Considering the size of the YMCA, that number for lobbying costs is quite low. That is way less than $1.00 per YMCA member. Given their size and prominence, I would expect them to have input into the legislative process, particularly in the area of non-profit law, liability law, and employment law. In any case, if you do the math for about 1 minute, you will find that their lobbying expenses would not even begin to cover the aquatic surcharge.

    It is true that some people who can’t afford Y swim lessons may be able to do so now. However, it is also true that some people will be thrown out of work by the minimum wage increase. Historically, minority youth suffer the most when the minimum wage goes up.

    There is one other comment you made that I have to deal with in a separate comment.

  6. Sean, you said that “the rise in minimum wage is just an easy scapegoat.” This comment troubles me.

    In my original post, I said that the YMCA sent a letter telling us that the reason for the aquatic fee was that payroll costs for the aquatic programs went up. This letter was signed by the Gerry Vandermerwe, CEO of the YMCA of Greater Erie. He has a name, presumably a family, and a reputation.

    You strongly implied that he was lying when he wrote that letter. You said that the increase in the minimum wage was “just an easy scapegoat.” I am nearly certain that you have not looked at the balance sheets at the YMCA, to know if your statement is true. From your comment about the lobbying costs of the YMCA, I know that you don’t always think hard enough about numbers to be accurate with them.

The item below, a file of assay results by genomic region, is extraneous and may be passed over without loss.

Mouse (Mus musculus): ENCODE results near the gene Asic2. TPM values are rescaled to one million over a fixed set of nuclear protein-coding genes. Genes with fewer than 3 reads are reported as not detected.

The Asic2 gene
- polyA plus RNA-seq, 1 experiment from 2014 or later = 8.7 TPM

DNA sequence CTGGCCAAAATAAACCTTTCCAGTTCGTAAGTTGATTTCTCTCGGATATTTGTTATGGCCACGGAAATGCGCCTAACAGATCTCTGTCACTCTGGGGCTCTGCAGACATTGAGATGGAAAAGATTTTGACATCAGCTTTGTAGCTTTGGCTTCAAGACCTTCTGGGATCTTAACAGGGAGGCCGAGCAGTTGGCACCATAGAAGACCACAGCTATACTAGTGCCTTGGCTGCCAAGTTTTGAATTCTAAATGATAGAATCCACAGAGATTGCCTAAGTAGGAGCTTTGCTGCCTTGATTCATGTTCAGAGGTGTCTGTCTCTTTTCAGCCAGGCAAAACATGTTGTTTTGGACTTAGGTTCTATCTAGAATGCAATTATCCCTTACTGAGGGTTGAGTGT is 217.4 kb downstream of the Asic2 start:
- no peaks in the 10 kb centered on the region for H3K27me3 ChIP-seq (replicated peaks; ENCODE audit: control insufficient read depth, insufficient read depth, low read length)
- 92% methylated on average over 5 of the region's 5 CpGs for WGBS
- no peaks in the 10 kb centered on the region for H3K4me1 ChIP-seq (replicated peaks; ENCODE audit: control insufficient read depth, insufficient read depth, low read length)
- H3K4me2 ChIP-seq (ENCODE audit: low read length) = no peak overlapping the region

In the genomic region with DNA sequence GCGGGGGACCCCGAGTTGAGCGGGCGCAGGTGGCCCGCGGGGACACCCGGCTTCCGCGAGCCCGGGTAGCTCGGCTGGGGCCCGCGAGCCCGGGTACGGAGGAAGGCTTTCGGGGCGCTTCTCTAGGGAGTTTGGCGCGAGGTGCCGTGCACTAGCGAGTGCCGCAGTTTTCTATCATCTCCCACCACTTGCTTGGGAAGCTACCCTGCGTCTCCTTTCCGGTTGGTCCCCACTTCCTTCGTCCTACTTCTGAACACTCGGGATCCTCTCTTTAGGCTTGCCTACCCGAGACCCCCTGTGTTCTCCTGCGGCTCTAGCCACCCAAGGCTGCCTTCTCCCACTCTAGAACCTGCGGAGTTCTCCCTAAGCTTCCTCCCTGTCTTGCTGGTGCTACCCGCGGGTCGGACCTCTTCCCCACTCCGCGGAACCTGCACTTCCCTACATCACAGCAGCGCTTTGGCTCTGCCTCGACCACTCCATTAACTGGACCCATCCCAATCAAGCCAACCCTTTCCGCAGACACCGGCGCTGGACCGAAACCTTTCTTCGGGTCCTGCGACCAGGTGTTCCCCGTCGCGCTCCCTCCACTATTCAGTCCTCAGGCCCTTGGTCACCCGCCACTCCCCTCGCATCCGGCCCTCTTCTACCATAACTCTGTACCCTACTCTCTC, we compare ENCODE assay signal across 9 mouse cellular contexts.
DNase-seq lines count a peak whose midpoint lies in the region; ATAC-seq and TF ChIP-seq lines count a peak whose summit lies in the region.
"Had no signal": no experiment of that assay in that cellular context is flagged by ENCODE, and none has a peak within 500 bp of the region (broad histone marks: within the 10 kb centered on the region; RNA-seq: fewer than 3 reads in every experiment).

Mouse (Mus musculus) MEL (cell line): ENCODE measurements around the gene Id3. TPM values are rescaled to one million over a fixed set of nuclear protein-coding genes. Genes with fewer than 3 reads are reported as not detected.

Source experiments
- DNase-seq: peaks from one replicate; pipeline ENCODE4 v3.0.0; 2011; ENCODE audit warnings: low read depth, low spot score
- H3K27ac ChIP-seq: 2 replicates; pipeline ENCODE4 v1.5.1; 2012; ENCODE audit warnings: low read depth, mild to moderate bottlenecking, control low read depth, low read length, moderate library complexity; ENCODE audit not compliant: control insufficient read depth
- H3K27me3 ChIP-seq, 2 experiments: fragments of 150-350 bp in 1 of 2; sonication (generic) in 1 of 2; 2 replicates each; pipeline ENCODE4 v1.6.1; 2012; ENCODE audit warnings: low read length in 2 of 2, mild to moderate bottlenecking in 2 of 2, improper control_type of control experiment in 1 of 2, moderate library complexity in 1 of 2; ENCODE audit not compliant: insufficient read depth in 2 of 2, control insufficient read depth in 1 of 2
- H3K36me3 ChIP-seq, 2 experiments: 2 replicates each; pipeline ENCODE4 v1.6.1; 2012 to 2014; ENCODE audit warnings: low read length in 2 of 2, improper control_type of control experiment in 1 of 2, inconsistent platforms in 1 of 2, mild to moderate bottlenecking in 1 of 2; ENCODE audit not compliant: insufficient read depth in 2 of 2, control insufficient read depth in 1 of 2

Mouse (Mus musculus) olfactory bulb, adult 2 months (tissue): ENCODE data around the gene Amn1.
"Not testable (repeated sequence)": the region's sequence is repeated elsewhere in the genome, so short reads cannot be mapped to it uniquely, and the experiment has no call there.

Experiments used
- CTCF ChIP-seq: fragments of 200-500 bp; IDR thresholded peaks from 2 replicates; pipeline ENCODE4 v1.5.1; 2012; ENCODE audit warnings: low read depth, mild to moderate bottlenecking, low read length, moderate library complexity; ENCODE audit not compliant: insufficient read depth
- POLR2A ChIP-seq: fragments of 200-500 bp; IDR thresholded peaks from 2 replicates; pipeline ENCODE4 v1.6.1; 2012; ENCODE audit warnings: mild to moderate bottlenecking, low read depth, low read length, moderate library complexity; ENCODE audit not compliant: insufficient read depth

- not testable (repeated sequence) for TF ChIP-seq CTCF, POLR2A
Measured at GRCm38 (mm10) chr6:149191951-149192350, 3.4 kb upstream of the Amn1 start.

Now, do you believe that Gerry Vandermerwe was lying when he wrote this letter to YMCA members? If so, what is your evidence?

  7. Those figures were for the YMCA of America. Each individual region has their own lobbying expenses. I’m kind of surprised that a non profit organization would have that much money laying around to engage lobbyists. $700,000 would have gone a long way to serve the community.

    “I know that you don’t always think hard enough about numbers to be accurate with them.”

    How do you know that? Is it because their actual lobbying expenses for 2005 was $770,000?

    The rise in the minimum wage would affect the YMCA across the board. Are you saying only the swimming instructors make the minimum wage? Shouldn’t the rise in the minimum wage make all of the YMCA’s personel costs go up across the board?

    “Sean loves to make the blog rounds to irritate clear thinking individuals such as yourself.”

    First James decides what I love, now you tell me what I believe.

    “Now, you you believe that Gerry Vandermerwe was lying when he wrote this letter to YMCA members?”

    Tell me then, what am I thinking now?

  8. Nice blog!

    One question, though. Do you not think those folks who teach swimming and have other roles at the Y deserve a decent paycheck? You can’t expect people to teach classes for a couple dollars an hour — especially if they need to be certified with lifeguarding and anything else the Y offers.

  9. Hi Sean,

    First of all, I meant to write “do you believe that Gerry Vandermerwe was lying when he wrote this letter to YMCA members?” It was intended as a question, not a statement, but I didn’t proofread what I wrote, so it came across wrong. So I will re-phrase it as a question.